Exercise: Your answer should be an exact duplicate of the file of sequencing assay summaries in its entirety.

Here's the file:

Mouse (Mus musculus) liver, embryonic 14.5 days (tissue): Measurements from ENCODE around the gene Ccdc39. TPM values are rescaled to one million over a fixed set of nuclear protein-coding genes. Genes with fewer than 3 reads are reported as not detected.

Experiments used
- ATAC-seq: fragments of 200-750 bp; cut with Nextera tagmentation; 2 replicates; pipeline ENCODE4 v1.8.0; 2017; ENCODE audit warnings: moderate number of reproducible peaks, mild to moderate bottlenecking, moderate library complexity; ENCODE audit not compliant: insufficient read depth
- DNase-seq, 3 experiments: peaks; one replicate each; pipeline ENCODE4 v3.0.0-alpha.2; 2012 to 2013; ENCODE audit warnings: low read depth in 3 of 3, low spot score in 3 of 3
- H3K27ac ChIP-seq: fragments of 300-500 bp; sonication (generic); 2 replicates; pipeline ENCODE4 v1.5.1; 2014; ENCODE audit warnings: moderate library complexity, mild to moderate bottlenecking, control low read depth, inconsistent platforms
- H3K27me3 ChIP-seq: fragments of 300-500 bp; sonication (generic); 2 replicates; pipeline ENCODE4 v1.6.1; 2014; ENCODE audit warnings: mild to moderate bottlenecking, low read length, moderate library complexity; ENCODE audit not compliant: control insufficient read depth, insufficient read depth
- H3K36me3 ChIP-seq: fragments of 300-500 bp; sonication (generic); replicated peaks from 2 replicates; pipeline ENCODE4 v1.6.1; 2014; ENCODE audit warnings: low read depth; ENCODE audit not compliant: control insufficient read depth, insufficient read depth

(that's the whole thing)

Mouse (Mus musculus) liver, embryonic 14.5 days (tissue): Measurements from ENCODE around the gene Ccdc39. TPM values are rescaled to one million over a fixed set of nuclear protein-coding genes. Genes with fewer than 3 reads are reported as not detected.

Experiments used
- ATAC-seq: fragments of 200-750 bp; cut with Nextera tagmentation; 2 replicates; pipeline ENCODE4 v1.8.0; 2017; ENCODE audit warnings: moderate number of reproducible peaks, mild to moderate bottlenecking, moderate library complexity; ENCODE audit not compliant: insufficient read depth
- DNase-seq, 3 experiments: peaks; one replicate each; pipeline ENCODE4 v3.0.0-alpha.2; 2012 to 2013; ENCODE audit warnings: low read depth in 3 of 3, low spot score in 3 of 3
- H3K27ac ChIP-seq: fragments of 300-500 bp; sonication (generic); 2 replicates; pipeline ENCODE4 v1.5.1; 2014; ENCODE audit warnings: moderate library complexity, mild to moderate bottlenecking, control low read depth, inconsistent platforms
- H3K27me3 ChIP-seq: fragments of 300-500 bp; sonication (generic); 2 replicates; pipeline ENCODE4 v1.6.1; 2014; ENCODE audit warnings: mild to moderate bottlenecking, low read length, moderate library complexity; ENCODE audit not compliant: control insufficient read depth, insufficient read depth
- H3K36me3 ChIP-seq: fragments of 300-500 bp; sonication (generic); replicated peaks from 2 replicates; pipeline ENCODE4 v1.6.1; 2014; ENCODE audit warnings: low read depth; ENCODE audit not compliant: control insufficient read depth, insufficient read depth